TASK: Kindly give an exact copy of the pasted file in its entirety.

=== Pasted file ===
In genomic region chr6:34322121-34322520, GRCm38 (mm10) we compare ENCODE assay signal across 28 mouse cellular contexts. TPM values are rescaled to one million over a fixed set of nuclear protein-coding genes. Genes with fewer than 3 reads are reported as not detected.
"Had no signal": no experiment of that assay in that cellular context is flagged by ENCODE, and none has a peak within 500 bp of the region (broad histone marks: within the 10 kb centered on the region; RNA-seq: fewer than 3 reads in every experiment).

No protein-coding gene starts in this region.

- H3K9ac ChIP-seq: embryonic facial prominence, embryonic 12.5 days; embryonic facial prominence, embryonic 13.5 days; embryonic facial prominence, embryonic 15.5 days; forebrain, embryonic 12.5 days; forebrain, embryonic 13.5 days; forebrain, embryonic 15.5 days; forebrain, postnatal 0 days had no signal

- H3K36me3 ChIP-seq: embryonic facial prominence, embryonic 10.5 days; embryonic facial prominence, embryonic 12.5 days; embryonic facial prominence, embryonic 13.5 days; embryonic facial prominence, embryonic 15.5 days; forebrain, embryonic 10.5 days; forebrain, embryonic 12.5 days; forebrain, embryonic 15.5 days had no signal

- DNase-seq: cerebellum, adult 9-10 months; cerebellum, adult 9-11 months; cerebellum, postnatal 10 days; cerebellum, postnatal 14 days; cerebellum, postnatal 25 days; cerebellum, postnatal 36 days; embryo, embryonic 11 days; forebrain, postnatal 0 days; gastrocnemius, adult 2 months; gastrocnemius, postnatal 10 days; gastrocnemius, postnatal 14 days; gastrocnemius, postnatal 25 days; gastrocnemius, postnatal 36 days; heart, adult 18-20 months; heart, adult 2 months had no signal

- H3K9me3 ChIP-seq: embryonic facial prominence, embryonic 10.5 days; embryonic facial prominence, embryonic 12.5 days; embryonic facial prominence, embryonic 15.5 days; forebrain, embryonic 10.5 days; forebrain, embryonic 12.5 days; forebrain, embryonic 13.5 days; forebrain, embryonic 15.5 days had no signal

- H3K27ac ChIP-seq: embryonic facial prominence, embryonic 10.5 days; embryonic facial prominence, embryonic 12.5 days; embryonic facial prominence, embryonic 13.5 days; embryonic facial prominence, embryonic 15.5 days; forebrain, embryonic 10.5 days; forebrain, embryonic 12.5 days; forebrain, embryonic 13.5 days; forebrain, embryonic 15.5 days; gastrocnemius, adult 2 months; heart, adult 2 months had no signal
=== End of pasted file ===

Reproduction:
In genomic region chr6:34322121-34322520, GRCm38 (mm10) we compare ENCODE assay signal across 28 mouse cellular contexts. TPM values are rescaled to one million over a fixed set of nuclear protein-coding genes. Genes with fewer than 3 reads are reported as not detected.
"Had no signal": no experiment of that assay in that cellular context is flagged by ENCODE, and none has a peak within 500 bp of the region (broad histone marks: within the 10 kb centered on the region; RNA-seq: fewer than 3 reads in every experiment).

No protein-coding gene starts in this region.

- H3K9ac ChIP-seq: embryonic facial prominence, embryonic 12.5 days; embryonic facial prominence, embryonic 13.5 days; embryonic facial prominence, embryonic 15.5 days; forebrain, embryonic 12.5 days; forebrain, embryonic 13.5 days; forebrain, embryonic 15.5 days; forebrain, postnatal 0 days had no signal

- H3K36me3 ChIP-seq: embryonic facial prominence, embryonic 10.5 days; embryonic facial prominence, embryonic 12.5 days; embryonic facial prominence, embryonic 13.5 days; embryonic facial prominence, embryonic 15.5 days; forebrain, embryonic 10.5 days; forebrain, embryonic 12.5 days; forebrain, embryonic 15.5 days had no signal

- DNase-seq: cerebellum, adult 9-10 months; cerebellum, adult 9-11 months; cerebellum, postnatal 10 days; cerebellum, postnatal 14 days; cerebellum, postnatal 25 days; cerebellum, postnatal 36 days; embryo, embryonic 11 days; forebrain, postnatal 0 days; gastrocnemius, adult 2 months; gastrocnemius, postnatal 10 days; gastrocnemius, postnatal 14 days; gastrocnemius, postnatal 25 days; gastrocnemius, postnatal 36 days; heart, adult 18-20 months; heart, adult 2 months had no signal

- H3K9me3 ChIP-seq: embryonic facial prominence, embryonic 10.5 days; embryonic facial prominence, embryonic 12.5 days; embryonic facial prominence, embryonic 15.5 days; forebrain, embryonic 10.5 days; forebrain, embryonic 12.5 days; forebrain, embryonic 13.5 days; forebrain, embryonic 15.5 days had no signal

- H3K27ac ChIP-seq: embryonic facial prominence, embryonic 10.5 days; embryonic facial prominence, embryonic 12.5 days; embryonic facial prominence, embryonic 13.5 days; embryonic facial prominence, embryonic 15.5 days; forebrain, embryonic 10.5 days; forebrain, embryonic 12.5 days; forebrain, embryonic 13.5 days; forebrain, embryonic 15.5 days; gastrocnemius, adult 2 months; heart, adult 2 months had no signal